The first church was organized soon after the settlement, and the first parish, later known as South Reading, became Wakefield in 1868. A special grant in 1651 added land north of the Ipswich River to the Town of Reading. This area would later become the separate Town of North Reading in 1853. John Parker was one of the founders of Reading and served as a deacon of the 12th Congregational Church (now the First Parish Congregational Church), which he also was instrumental in establishing. He would also serve as a selectman, constable, and a judicial commissioner.
When the witch hunts of the area began in 1692, there were a number of people accused in Reading including several members of the Dustin family. The first to be arrested was the widow, Lydia Dustin. Though she was never tried and was eventually found to be not guilty, she died in prison before she could be released. Later, her daughters, Sarah Duston and Mary Colson were also arrested. Though a warrant was issued for her granddaughter, Elizabeth Colson, Constable John Parker was unable to find her, reporting to the court that she had escaped and was likely in Boston preparing to leave the country. Also arrested were Mary Harrington Taylor, Jane Lilly, and Sarah Davis Rice. No one from Reading was found guilty of witchcraft. Today, though Reading is located near Boston, it continues to have a small-town feel. It is called home to almost 25,000 people.
Rowley – Situated in Essex County, Rowley was first settled in the spring of 1639 as a plantation by Reverend Ezekiel Rogers. As more people came to the area, the town of Rowley was incorporated the following spring, which at that time also included portions of modern-day Byfield, Georgetown, and Haverhill. The town was named after Rowley, Yorkshire, England where Rogers had served as pastor for twenty years before coming to the United States. That first year, a church was built and the Reverend Rogers became its pastor in December. In the early 1640s, two mills were built and the town soon became known for its hemp, flax, and cotton cloth. In 1642, a Keystone arch bridge and a dam were built on the Mill River. The first stone arch bridge in North America, it was constructed entirely of hand-chiseled granite and contained no mortar. It was rebuilt in the mid 19th Century. In 1669, a sawmill was established, which is still in business today.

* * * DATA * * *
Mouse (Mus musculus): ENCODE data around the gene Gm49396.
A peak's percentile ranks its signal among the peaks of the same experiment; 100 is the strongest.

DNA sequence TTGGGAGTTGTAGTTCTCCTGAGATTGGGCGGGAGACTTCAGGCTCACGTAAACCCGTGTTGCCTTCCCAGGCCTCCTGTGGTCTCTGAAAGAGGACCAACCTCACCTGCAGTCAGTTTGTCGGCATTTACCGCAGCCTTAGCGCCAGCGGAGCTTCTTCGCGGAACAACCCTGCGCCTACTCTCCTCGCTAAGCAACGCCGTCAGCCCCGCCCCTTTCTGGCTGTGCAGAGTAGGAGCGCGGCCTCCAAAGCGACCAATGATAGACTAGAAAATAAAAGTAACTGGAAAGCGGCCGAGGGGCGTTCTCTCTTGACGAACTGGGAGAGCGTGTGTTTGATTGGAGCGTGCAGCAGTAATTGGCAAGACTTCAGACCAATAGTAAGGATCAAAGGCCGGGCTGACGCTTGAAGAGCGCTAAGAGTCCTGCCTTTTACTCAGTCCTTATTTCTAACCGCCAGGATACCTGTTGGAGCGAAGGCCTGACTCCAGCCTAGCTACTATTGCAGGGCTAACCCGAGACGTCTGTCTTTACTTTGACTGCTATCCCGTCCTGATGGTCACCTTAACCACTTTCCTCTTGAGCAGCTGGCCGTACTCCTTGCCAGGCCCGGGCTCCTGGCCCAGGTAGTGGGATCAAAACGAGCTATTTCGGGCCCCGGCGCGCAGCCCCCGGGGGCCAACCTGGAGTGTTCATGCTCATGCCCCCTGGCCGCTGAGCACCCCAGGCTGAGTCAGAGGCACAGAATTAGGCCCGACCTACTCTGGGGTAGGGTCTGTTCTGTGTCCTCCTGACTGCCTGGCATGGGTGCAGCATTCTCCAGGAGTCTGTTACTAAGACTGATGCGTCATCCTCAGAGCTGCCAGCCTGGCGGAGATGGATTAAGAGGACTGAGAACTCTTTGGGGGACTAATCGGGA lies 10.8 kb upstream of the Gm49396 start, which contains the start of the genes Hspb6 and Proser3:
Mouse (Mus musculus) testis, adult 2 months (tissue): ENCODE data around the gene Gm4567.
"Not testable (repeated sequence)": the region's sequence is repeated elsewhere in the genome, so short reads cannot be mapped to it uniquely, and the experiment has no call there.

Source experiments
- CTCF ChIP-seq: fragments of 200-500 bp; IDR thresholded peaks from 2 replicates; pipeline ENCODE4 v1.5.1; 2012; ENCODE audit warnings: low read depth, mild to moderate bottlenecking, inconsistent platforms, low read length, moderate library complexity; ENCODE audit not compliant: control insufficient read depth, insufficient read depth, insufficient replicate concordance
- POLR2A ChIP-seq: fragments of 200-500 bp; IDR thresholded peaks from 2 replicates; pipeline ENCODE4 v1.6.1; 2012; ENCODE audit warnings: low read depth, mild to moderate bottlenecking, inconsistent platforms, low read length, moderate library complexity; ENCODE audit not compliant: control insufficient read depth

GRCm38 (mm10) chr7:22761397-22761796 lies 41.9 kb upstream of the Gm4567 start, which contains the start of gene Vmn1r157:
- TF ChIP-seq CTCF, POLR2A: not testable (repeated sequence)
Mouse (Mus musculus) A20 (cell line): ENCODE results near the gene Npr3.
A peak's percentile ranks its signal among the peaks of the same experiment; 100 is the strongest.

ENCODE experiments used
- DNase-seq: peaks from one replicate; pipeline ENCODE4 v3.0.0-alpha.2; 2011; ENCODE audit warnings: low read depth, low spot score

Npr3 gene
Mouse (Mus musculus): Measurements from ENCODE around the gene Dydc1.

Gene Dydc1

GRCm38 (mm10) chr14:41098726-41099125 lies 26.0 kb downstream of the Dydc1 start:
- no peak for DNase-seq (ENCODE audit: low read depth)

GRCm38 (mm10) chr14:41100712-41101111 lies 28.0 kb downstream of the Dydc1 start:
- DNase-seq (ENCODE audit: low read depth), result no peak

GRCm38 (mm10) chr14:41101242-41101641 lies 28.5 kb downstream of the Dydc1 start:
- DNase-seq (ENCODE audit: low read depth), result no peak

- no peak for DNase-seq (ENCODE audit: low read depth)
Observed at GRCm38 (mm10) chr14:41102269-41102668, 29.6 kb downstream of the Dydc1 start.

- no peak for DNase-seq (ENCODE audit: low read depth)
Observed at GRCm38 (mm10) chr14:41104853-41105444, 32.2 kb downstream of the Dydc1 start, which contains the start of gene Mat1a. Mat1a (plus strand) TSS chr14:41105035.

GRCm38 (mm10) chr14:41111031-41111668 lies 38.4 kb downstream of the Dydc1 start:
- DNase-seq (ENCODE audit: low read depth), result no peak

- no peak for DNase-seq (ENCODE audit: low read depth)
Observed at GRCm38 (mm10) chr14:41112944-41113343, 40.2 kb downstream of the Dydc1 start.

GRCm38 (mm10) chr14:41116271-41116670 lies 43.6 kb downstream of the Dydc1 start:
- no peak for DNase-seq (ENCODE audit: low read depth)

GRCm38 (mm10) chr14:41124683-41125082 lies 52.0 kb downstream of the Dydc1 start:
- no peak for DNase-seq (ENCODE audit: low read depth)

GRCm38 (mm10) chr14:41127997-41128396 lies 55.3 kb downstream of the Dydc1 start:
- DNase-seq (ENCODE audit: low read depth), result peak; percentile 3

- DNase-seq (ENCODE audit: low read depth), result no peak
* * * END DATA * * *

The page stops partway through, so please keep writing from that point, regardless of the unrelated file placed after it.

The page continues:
In 1675, the westerly section of the Rowley, known as the “Merrimack Lands,” or “Rowley Village by Merrimack,” which began to be settled in about 1650, was incorporated as a separate town called Bradford. By 1680, Rowley was called home to about 129 families. In 1685, the southwestern section of the town, long known as “Rowley Village,” was incorporated as the town of Boxford. In 1689, several Rowley men were ordered to the defense of Haverhill and Dover against the Indians; but, it is not known that any of them were slain. In 1690, when Sir William Phips led an expedition against Quebec during King Phillip’s war, Rowley furnished one captain, Philip Nelson, one lieutenant, and thirty other men. Of these, John Bailey and Moses Wood died on their way to Canada.
When the witch hysteria broke out, Rowley had its share of accused including John Howard, John Jackson, Sr., John Jackson, Jr., who were thought to have been related to Elizabeth Jackson Howe of Topsfield, who had been found guilty and hanged July 19, 1692. Also accused was Mary Post, who was the daughter of Mary Tyler Post Bridges, of Andover, who had also been accused of witchcraft. But, Rowley’s saddest loss was Margaret Stevenson Scott, an impoverished woman in her 70’s, who was hanged on September 22, 1692.
A month later, Rowley would see more turmoil on October 23rd, when Rowley suffered its only Indian raid. In what was then called Byfield Parish, and now called Georgetown, Benjamin Goodrich, his wife and two of his daughters were killed by the Indians. Another daughter named Deborah, aged seven was taken captive but redeemed at the expense of the province the next year.
Today, this small town of about 5,500 people is filled with colonial homes, mixed with later architectural styles.